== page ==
• Georgia players might be better than we thought. Everyone swooned over 341-pound defensive tackle Jordan Davis running as fast as a running back. “But here’s what was really crazy about the Georgia group: The other defensive tackle from there, Devonte Wyatt, is even more explosive. [Defensive tackle] Jalen Carter’s probably the best player on that defense this year, and he’s not eligible for the draft till next year. And Jermaine Johnson could be a top-10 pick—and he had to transfer from Georgia to Florida State to get playing time last season. I have never seen a defense with that kind of talent.”

• Lack of clarity at quarterbackPitt’s Kenny Pickett and Liberty’s Malik Willis “are what we thought they were,” while Cincinnati’s Desmond Ridder and UNC’s Sam Howell were impressive. But the quarterbacks exited the combine with as many question marks about being NFL starters as when they arrived.

Good week for Ikem Ekwonu

The offensive tackles will fall in some order like this: N.C. State’s Ekwonu and Alabama’s Evan Neal will duel for the top tackle. Ekwonu had a very good workout and Neal chose to let his Pro Day workout be his showcase (“I had a long season, and I wanted to give myself more time to prepare,” he said here). But Neal’s tackle-guard versatility and 39 career starts for Bama are difference-makers. After the top two, it’s probably Mississippi State’s Charles Cross and Northern Iowa’s Trevor Penning. On the interior, Iowa center Tyler Linderbaum is loved by the scouts, and he’ll probably go no later than 25.

“Ekwonu entered as the top guy for a lot of NFL people, and he’s leaving as the top guy,” said one scout in Lucas Oil for the workouts.

Ekwonu’s fascinating. He was accepted at Yale and Harvard, but chose N.C. State because Ivy League schools don’t offer athletic scholarships and, of course, N.C. State did. He was one of the most engaging players in his press availability at the draft, talking as much about getting the lead in “101 Dalmatians” in fifth grade as anything else. Lots of bright guys in this draft, by the way. Lots.

We talk too much about 40 times

I’ve always been a get-off-my-lawn guy about the 40-yard dash for players who never run 40 yards in a game. And I don’t think it’s so big for wideouts and corners and backs either. Let’s look at all players who have run 4.26 seconds or faster in the 40 in combine history:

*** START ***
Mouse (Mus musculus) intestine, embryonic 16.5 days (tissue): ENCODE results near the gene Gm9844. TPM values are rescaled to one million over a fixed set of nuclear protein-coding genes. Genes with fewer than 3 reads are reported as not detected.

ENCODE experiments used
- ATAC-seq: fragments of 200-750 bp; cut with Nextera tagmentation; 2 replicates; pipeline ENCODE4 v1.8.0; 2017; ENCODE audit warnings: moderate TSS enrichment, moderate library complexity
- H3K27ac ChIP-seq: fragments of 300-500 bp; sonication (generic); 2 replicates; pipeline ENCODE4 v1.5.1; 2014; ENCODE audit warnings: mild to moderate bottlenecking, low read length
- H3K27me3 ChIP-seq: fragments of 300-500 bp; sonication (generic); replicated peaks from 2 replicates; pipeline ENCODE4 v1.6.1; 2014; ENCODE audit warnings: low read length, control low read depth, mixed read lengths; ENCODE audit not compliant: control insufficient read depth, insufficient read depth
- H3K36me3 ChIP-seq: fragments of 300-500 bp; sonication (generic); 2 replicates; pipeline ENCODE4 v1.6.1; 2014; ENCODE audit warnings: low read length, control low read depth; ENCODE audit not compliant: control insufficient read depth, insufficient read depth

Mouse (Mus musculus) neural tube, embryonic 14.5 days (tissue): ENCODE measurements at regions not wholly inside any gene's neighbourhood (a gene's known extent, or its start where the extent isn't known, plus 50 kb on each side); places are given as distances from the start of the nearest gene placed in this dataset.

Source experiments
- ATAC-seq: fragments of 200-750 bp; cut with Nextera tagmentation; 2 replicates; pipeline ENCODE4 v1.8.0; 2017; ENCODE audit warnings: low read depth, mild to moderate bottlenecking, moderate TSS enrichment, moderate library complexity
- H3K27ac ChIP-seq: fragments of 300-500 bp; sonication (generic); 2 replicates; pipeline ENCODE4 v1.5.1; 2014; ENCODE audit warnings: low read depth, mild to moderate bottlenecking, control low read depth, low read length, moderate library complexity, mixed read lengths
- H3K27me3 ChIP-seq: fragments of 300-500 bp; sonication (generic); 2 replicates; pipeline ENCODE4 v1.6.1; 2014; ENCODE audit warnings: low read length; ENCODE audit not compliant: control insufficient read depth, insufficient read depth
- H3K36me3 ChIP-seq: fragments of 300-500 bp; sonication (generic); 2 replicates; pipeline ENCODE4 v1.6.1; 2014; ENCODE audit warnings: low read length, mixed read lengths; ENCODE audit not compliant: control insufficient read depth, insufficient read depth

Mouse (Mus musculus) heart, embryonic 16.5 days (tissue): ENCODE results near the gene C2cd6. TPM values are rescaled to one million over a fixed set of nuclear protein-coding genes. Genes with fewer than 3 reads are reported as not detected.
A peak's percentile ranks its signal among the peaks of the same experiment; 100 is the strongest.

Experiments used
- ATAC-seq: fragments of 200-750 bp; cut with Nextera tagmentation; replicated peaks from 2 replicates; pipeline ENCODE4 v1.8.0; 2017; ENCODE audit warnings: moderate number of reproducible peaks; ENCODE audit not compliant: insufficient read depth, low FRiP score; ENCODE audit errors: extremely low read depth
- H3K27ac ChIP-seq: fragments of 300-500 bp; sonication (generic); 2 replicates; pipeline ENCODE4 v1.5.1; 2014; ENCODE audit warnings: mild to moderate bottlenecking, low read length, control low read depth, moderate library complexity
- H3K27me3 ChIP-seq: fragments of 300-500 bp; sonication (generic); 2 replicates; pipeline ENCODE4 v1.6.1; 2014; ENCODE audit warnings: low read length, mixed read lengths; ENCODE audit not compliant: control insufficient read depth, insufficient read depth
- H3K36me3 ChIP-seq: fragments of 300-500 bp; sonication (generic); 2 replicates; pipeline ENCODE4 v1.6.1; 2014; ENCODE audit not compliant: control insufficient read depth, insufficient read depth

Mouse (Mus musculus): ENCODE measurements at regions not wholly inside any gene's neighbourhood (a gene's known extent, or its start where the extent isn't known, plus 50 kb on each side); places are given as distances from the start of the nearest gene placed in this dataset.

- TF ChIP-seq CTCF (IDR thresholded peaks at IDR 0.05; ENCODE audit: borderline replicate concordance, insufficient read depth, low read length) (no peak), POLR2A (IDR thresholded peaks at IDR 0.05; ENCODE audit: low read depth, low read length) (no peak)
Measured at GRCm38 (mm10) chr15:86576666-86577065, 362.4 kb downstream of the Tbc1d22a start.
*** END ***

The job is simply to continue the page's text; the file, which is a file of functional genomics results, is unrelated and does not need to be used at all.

• 4.22. John Ross, WR, 2017. Drafted by the Bengals fifth overall. Has been invisible—five years, 62 catches, now playing a minor role for the Giants.
  • 4.23. Kalon Barnes, CB, 2022. Exploded onto the scene with a great 40 on Sunday. Thought to be the second-best Baylor corner in the draft, behind Jalen Pitre.
  • 4.24. Chris Johnson, RB, 2008. An excellent NFL back. Led the league in rushing in 2009 and finished with six 1,000-yard seasons.
  • 4.24. Rondel Menendez, WR, 1999. A seventh-round pick of the Falcons. Never played a snap in the NFL.
  • 4.26. Jerome Mathis, WR, 2005. Touched the ball 90 times in a three-year Texans career. Last played at age 24.
  • 4.26. Dri Archer, RB, 2014. Touched the ball 34 times in a two-year Steeler career. Last played at age 24.

Had enough?

But let’s talk about a 40 time

By sheer amazement, the thing that blew people away more than anything in the past few days was a 341-pound man running a 40-yard dash in 4.78 seconds. Georgia’s Jordan Davis ran the 40 faster than Patrick Mahomes (116 pounds lighter) did five years ago at the combine. Mahomes ran a 4.80.

Most draft analysts have Davis ranked around the middle of the first round. Fair enough. Lots of disparity in opinion about him, though. “Incredible run,” one GM told me. “But why wasn’t he on the field for Georgia on third down?”

Hmmm. Let’s see. Per Eric Eager of Pro Football Focus, Jordan Davis played 44 of Georgia’s 246 defensive snaps on third down in 2021. That means he played 18 percent of Georgia’s third downs. You’d think that a man who can run that fast would be invaluable on third down because of his ability to shoot through gaps and get to the quarterback. But he was likely the third most explosive interior linemen at Georgia last year, behind Devonte Wyatt and Jalen Carter. And PFF had him as the seventh-rated interior defensive lineman in the this draft.

But Eager pointed out that teams love the big-body nose players who can be athletic too, because it allows them to have fewer players in the box to respect the run on likely passing downs. So Davis still has very good value in the draft, and his performance here likely means he goes no later than 20.

What about Kayvon Thibodeaux?